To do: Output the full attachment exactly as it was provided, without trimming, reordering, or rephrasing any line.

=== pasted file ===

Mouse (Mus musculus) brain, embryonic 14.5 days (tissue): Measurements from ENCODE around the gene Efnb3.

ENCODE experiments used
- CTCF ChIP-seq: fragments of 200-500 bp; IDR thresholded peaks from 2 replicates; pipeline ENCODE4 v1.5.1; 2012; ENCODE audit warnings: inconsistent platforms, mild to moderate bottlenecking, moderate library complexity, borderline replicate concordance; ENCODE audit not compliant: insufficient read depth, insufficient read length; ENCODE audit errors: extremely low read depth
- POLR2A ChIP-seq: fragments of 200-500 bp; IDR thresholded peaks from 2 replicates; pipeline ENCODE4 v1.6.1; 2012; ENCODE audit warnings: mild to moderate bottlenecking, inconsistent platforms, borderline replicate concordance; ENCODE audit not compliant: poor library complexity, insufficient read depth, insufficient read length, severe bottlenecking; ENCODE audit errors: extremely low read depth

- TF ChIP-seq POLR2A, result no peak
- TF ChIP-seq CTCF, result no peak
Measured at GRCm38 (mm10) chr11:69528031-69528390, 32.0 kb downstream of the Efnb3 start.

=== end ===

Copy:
Mouse (Mus musculus) brain, embryonic 14.5 days (tissue): Measurements from ENCODE around the gene Efnb3.

ENCODE experiments used
- CTCF ChIP-seq: fragments of 200-500 bp; IDR thresholded peaks from 2 replicates; pipeline ENCODE4 v1.5.1; 2012; ENCODE audit warnings: inconsistent platforms, mild to moderate bottlenecking, moderate library complexity, borderline replicate concordance; ENCODE audit not compliant: insufficient read depth, insufficient read length; ENCODE audit errors: extremely low read depth
- POLR2A ChIP-seq: fragments of 200-500 bp; IDR thresholded peaks from 2 replicates; pipeline ENCODE4 v1.6.1; 2012; ENCODE audit warnings: mild to moderate bottlenecking, inconsistent platforms, borderline replicate concordance; ENCODE audit not compliant: poor library complexity, insufficient read depth, insufficient read length, severe bottlenecking; ENCODE audit errors: extremely low read depth

- TF ChIP-seq POLR2A, result no peak
- TF ChIP-seq CTCF, result no peak
Measured at GRCm38 (mm10) chr11:69528031-69528390, 32.0 kb downstream of the Efnb3 start.